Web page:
Diagram that shows the game adaptive loop

Fig 3: Diagram that shows the game adaptive loop

Below code represents the adaptive game loop concept with the 5 msec threshold.

var fps = 40; // sample fps set to 40
var T = 1 / (fps / 1000); // period needs to be defined in msec
var dt = T / 1000;
var loop = function() {
    var ta = new Date();
    background.draw(ctx); // clear canvas (1st point)
    obj.step(dt); // calculate new object position (2nd point)
    obj.draw(ctx); // draw object taking into account new coordinates (3rd point)
    var tb = new Date();
    var T1 = tb-ta; // calculate T1 duration
    var T2 = T - T1 // calculate T2 that will be used for setTimeout
    if(T2<5) // in case the device performance is so poor that T2 time is less then 5 msec, leave 5msec time to release the event loop to not block the application
        T2 = 5;
    setTimeout(loop, T2); // recursive call of loop method after given period (4th point)

Basic game architecture

The basic game architecture consists of the following classes and modules:

  1. Game module - its main purpose is to initialize the game engine for Earth Guard and run the game loop as well as provide a mechanism for changing the game boards.
  2. GameBoard class – its main purpose is to aggregate game logical items such as: ships, missiles etc. It allows to easily add/remove items to/from board and to iterate through item’s properties.
  3. spriteSheet  module – keeps all functionalities for sprite handling. It is used by Sprite class.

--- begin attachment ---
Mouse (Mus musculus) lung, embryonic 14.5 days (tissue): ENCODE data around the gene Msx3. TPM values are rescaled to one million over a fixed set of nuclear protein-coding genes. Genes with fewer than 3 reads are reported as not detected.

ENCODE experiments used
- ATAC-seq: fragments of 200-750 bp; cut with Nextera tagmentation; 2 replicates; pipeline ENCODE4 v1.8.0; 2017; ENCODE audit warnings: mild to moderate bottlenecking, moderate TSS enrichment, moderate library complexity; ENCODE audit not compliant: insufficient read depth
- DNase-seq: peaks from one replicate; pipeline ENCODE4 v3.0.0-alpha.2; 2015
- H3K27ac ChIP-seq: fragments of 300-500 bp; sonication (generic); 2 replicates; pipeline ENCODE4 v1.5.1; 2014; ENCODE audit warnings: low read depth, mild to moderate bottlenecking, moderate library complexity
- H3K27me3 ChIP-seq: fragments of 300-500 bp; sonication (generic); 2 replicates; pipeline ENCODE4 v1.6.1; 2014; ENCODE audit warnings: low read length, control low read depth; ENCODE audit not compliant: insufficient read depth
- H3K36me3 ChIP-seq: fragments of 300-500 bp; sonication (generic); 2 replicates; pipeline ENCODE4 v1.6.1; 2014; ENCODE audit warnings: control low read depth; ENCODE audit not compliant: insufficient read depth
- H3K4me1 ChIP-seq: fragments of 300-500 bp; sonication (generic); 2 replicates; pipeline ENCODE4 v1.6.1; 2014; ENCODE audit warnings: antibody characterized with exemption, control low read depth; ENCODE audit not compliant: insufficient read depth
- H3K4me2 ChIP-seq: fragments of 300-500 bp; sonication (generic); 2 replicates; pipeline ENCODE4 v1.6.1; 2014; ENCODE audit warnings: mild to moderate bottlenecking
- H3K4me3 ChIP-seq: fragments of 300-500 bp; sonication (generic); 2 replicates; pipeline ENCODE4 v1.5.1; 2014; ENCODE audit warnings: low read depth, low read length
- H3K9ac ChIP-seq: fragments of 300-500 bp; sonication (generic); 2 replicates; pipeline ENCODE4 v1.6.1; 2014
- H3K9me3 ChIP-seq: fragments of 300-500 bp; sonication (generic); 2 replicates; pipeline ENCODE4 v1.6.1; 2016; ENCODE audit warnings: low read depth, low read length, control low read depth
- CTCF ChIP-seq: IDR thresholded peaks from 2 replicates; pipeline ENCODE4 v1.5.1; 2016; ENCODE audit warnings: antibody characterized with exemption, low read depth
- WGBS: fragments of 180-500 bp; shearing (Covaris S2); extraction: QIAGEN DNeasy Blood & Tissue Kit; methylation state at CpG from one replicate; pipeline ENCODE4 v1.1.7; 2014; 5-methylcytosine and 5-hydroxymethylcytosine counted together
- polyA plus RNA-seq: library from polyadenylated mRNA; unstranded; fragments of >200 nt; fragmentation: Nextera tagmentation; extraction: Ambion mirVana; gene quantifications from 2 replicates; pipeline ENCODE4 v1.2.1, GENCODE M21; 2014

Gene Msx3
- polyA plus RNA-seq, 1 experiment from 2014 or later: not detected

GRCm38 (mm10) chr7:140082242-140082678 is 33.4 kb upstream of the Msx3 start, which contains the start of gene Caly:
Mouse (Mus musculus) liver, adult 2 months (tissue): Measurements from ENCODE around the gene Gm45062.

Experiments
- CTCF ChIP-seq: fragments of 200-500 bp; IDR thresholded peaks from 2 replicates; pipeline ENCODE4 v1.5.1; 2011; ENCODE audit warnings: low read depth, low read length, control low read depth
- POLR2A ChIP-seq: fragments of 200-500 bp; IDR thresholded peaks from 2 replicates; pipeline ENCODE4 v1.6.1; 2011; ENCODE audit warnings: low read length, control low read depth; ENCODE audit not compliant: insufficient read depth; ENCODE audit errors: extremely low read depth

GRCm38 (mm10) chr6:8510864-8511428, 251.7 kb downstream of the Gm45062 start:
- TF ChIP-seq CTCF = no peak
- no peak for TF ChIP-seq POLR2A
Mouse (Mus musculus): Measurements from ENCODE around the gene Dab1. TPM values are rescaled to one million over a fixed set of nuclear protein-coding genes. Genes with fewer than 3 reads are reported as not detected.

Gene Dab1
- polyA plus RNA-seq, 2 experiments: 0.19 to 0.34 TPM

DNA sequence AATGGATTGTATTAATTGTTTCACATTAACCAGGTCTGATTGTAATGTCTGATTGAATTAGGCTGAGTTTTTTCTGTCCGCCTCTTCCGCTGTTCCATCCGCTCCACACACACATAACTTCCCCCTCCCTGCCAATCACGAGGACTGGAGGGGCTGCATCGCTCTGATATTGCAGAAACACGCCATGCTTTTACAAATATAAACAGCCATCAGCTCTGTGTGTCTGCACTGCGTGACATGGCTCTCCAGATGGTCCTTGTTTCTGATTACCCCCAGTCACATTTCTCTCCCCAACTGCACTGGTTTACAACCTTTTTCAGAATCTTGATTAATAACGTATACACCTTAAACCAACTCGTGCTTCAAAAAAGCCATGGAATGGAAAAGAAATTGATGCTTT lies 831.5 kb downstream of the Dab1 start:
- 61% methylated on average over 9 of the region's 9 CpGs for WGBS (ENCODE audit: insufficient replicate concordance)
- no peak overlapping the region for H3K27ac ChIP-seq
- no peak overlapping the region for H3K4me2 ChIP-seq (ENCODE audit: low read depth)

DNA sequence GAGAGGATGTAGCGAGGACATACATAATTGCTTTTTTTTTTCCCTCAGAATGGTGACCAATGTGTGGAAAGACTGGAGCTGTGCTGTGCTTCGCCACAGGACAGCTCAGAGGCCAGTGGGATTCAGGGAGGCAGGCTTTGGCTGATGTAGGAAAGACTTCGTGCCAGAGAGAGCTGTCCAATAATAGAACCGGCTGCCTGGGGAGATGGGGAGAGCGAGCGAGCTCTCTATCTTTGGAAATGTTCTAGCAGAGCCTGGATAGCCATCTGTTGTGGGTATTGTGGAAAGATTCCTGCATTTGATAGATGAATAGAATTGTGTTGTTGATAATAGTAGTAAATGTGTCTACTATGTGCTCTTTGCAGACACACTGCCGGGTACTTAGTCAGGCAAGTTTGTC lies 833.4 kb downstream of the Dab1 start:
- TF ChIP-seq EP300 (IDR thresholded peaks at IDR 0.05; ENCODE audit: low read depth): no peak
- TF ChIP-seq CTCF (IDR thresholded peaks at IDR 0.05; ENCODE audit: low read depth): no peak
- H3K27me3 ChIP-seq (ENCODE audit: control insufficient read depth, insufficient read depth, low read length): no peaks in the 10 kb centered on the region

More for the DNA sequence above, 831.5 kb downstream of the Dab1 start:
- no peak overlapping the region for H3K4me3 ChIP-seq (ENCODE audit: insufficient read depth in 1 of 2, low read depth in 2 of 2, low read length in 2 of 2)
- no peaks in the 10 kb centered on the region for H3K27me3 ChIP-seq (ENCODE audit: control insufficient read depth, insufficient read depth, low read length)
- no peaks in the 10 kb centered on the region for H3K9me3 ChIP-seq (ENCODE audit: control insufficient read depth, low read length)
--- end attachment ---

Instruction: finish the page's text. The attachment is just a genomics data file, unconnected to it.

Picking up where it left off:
4. Sprite class – stores all functionalities for drawing item image on Canvas2D and manages sprite image for current item.
  5. PlayerShip, Enemy, PlayerMissile inherit from Sprite class. Thanks to this they do not need to take care of item drawing. Those classes are responsible only for handling item’s dedicated logic and for new position calculation.

 Basic Earth Guard class diagram

Fig 4: Basic Earth Guard class diagram


This article gives you a brief overview on what approach should be used for mobile web game development. You are now familiar with the game loop and adaptive game loop terms as well as the basic web game architecture. Sample application attached to this article is called Earth Guard v. 0.0.1.

This is just the first article form a series of three articles. If you want to know more please move to: Canvas2D mobile web game development – implementation article.